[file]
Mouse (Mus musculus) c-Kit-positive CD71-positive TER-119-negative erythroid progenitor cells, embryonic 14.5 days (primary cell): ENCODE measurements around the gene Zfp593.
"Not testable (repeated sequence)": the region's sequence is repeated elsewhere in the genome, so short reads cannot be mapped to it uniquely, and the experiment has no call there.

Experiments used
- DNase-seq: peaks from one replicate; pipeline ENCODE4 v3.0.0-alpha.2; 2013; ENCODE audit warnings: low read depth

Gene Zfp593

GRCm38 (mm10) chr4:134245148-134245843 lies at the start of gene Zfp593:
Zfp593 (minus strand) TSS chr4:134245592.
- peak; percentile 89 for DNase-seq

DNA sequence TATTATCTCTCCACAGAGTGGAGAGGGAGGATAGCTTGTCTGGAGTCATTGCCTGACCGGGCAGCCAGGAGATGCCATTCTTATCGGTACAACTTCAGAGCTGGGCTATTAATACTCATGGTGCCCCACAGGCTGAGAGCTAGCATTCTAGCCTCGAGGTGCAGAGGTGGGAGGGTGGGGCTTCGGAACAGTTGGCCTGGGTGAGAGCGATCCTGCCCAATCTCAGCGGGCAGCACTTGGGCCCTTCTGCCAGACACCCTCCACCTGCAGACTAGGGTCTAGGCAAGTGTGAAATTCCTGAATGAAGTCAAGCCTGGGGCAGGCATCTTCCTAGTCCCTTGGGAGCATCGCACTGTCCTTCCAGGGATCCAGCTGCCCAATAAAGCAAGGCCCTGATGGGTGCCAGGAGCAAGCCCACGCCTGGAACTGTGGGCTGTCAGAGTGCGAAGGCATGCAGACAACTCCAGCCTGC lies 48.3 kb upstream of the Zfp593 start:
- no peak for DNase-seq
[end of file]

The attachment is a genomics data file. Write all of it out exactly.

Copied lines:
Mouse (Mus musculus) c-Kit-positive CD71-positive TER-119-negative erythroid progenitor cells, embryonic 14.5 days (primary cell): ENCODE measurements around the gene Zfp593.
"Not testable (repeated sequence)": the region's sequence is repeated elsewhere in the genome, so short reads cannot be mapped to it uniquely, and the experiment has no call there.

Experiments used
- DNase-seq: peaks from one replicate; pipeline ENCODE4 v3.0.0-alpha.2; 2013; ENCODE audit warnings: low read depth

Gene Zfp593

GRCm38 (mm10) chr4:134245148-134245843 lies at the start of gene Zfp593:
Zfp593 (minus strand) TSS chr4:134245592.
- peak; percentile 89 for DNase-seq

DNA sequence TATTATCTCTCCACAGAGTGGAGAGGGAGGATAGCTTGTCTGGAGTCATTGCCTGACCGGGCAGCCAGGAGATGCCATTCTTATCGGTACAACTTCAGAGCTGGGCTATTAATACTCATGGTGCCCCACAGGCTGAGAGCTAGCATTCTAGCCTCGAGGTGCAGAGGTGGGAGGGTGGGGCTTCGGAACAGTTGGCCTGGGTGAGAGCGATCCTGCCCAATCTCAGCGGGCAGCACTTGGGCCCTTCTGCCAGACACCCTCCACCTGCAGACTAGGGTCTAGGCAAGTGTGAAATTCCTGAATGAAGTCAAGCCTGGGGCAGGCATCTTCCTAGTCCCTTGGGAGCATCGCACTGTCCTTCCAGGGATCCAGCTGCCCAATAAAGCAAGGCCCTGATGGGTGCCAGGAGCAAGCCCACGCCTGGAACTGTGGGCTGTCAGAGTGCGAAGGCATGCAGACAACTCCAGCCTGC lies 48.3 kb upstream of the Zfp593 start:
- no peak for DNase-seq